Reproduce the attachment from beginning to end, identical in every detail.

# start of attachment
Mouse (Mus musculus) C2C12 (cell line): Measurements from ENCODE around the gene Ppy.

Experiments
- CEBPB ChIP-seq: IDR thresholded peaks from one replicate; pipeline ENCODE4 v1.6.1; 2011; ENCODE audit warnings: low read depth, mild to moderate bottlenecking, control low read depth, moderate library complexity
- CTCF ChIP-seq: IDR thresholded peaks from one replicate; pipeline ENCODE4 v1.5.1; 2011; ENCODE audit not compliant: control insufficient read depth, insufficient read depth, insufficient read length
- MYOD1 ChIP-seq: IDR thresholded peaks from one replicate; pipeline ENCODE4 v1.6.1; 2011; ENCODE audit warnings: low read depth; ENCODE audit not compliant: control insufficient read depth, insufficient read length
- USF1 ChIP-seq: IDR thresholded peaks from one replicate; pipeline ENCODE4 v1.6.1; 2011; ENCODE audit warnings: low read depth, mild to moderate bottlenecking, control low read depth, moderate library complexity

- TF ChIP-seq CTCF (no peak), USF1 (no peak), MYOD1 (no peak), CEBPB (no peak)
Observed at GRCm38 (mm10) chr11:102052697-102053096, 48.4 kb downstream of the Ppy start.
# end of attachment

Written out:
Mouse (Mus musculus) C2C12 (cell line): Measurements from ENCODE around the gene Ppy.

Experiments
- CEBPB ChIP-seq: IDR thresholded peaks from one replicate; pipeline ENCODE4 v1.6.1; 2011; ENCODE audit warnings: low read depth, mild to moderate bottlenecking, control low read depth, moderate library complexity
- CTCF ChIP-seq: IDR thresholded peaks from one replicate; pipeline ENCODE4 v1.5.1; 2011; ENCODE audit not compliant: control insufficient read depth, insufficient read depth, insufficient read length
- MYOD1 ChIP-seq: IDR thresholded peaks from one replicate; pipeline ENCODE4 v1.6.1; 2011; ENCODE audit warnings: low read depth; ENCODE audit not compliant: control insufficient read depth, insufficient read length
- USF1 ChIP-seq: IDR thresholded peaks from one replicate; pipeline ENCODE4 v1.6.1; 2011; ENCODE audit warnings: low read depth, mild to moderate bottlenecking, control low read depth, moderate library complexity

- TF ChIP-seq CTCF (no peak), USF1 (no peak), MYOD1 (no peak), CEBPB (no peak)
Observed at GRCm38 (mm10) chr11:102052697-102053096, 48.4 kb downstream of the Ppy start.